God and argue his case before Him. Job would plead his innocence. In
chapter 38, Job had his wish. However, the conversation did not unfold
in the way Job anticipated. Job wanted to come before God’s seat. He
longed for the opportunity to order his cause before God and "fill my
mouth with arguments."
In Job 38, the meeting between God and Job begins. It
was not what Job expected or desired. God had no intention of allowing
Job to question Him or to lay out his carefully arranged case. How
terrified Job must have been when God, the almighty, sovereign Creator,
sternly stated, "Gird up now thy loins like a man; for I will demand of
thee, and answer thou me." How large must have been the lump in Job’s
throat when he suddenly realized that this conversation would be nothing
like what he had wanted. God then proceeds to ask Job a long list of
questions which are meant to put Job in his proper place of silent
One of God’s questions is found in the verse quoted
above: "Canst thou ... loose the bands of Orion?" So, on the next clear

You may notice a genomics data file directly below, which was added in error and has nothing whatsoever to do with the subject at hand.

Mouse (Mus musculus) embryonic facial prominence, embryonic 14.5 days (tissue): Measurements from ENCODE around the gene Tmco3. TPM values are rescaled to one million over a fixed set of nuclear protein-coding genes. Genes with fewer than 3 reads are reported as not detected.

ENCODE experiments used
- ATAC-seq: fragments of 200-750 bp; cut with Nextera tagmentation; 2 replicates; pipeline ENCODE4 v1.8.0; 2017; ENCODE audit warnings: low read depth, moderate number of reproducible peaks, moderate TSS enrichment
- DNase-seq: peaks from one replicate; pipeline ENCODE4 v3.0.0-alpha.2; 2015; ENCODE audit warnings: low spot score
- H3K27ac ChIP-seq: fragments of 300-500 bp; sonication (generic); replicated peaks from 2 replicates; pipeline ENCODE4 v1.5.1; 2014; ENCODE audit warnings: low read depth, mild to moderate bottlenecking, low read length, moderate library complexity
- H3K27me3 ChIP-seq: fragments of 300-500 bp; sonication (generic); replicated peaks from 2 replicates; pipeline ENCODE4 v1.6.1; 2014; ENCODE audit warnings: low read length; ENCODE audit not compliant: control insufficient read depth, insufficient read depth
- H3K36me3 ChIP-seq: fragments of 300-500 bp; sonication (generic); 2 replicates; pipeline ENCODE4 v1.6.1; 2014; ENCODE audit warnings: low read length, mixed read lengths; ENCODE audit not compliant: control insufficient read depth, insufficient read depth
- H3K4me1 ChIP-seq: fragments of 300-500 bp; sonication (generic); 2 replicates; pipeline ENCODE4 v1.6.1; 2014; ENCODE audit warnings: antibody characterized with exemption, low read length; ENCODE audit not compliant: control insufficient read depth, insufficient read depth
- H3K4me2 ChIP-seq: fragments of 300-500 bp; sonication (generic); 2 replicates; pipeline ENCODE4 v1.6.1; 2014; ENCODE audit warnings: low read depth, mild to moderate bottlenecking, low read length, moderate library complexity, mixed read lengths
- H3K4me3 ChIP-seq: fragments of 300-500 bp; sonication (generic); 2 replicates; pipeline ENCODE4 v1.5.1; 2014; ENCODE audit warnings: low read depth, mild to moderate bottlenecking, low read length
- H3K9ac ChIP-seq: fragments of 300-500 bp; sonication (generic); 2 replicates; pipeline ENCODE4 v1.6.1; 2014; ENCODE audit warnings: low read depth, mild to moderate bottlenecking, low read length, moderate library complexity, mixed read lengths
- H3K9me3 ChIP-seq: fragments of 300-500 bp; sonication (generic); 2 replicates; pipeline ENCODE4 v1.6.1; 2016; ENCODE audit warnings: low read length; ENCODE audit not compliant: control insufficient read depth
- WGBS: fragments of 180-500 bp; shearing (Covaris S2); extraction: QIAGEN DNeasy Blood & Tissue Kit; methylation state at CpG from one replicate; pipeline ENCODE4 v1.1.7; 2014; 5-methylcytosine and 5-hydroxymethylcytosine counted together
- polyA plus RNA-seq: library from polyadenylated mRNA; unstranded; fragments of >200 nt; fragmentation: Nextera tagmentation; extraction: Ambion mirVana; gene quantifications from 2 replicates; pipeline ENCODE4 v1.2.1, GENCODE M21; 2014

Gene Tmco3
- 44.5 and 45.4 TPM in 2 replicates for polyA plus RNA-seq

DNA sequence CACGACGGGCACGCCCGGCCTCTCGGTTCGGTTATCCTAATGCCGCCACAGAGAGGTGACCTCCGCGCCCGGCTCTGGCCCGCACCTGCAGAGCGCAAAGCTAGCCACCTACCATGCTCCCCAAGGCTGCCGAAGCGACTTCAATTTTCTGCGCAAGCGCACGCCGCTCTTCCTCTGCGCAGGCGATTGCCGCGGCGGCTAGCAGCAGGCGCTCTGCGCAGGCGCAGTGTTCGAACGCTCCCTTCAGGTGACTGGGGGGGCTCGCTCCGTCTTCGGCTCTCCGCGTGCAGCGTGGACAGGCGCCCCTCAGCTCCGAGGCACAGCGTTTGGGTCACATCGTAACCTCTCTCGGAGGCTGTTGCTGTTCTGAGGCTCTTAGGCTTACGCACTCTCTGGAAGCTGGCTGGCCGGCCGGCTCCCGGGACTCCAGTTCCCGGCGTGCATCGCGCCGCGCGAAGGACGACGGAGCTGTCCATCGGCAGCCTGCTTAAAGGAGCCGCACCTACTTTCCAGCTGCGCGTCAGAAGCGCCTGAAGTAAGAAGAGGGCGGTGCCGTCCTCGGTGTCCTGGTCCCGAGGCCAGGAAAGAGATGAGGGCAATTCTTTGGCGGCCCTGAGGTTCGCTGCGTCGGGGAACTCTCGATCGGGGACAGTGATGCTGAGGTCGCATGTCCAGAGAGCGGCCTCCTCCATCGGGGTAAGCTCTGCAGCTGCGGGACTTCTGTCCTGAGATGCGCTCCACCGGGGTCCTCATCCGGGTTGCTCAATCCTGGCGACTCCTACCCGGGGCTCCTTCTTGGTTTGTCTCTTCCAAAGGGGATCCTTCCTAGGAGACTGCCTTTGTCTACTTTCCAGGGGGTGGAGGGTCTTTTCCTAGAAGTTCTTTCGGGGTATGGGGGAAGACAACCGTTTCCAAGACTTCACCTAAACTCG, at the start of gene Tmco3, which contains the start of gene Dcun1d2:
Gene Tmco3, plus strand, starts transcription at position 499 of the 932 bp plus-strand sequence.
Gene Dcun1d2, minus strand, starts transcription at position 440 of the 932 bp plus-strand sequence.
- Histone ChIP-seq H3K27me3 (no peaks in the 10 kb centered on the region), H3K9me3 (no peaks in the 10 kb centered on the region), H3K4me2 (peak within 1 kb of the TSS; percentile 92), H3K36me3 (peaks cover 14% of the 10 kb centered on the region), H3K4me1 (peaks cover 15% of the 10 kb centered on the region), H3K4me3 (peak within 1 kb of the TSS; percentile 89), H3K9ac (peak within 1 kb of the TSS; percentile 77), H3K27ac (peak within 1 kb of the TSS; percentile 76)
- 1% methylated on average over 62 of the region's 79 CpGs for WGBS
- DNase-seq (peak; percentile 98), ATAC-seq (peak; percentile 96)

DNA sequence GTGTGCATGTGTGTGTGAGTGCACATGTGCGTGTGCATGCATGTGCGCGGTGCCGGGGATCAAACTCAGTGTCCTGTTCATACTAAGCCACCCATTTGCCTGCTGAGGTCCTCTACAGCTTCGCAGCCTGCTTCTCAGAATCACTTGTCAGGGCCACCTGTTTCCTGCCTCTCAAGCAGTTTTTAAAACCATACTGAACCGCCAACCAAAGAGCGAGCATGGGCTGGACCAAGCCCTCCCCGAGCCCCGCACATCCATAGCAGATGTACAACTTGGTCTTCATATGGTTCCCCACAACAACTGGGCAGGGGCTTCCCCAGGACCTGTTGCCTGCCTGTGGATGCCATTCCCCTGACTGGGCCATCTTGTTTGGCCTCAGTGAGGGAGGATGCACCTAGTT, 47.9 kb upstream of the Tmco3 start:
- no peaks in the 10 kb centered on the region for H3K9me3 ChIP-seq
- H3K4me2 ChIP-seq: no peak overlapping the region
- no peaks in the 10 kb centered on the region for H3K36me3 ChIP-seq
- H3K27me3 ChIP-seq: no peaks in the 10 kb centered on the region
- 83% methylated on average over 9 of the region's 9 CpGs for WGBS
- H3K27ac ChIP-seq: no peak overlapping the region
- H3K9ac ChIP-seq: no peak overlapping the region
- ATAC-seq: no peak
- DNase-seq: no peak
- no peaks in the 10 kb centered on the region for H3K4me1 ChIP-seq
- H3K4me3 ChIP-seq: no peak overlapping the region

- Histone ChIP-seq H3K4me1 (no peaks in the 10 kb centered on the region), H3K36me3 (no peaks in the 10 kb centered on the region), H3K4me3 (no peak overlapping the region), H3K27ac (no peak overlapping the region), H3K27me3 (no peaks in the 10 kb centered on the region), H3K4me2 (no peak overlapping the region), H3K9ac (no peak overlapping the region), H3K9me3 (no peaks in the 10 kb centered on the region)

evening when the twilight has faded, step outside, look to the southwest
and consider Orion. Orion’s shoulders are much wider than his waist,
which conveys to us his great strength. Around his waist is his belt, a
band of cloth wrapped around his body to keep his clothing in place and
out of the way as he hunts. Who would try to loose the belt of such a
strong hunter? He needs it to accomplish his task, and in it is found
his prized sword. It is not wise to tussle or measure swords with Orion.
Also, Orion is far beyond our reach. We cannot ascend high enough to
pose even a slight threat to him.
Do we wonder why God has brought hardship to our
lives? Are we anxious about the state of the economy and what its
effects might be for us as we work to support our families and various
kingdom causes? Are we growing impatient as we or our loved ones recover
from illnesses or injuries? Are we troubled by the condition of God’s
militant church, which often seems so insignificant and small and must
struggle with troubles both internal and external? From Job we learn
that we had better not let these burdens cause us to question God’s
sovereignty or the righteousness of His judgment. We must silently
submit to His good pleasure and trust in the promises of Him Whose
sovereign strength places the starry hunter in the sky.
Mr. Brian Dykstra, teacher at Hope Protestant
Reformed Christian School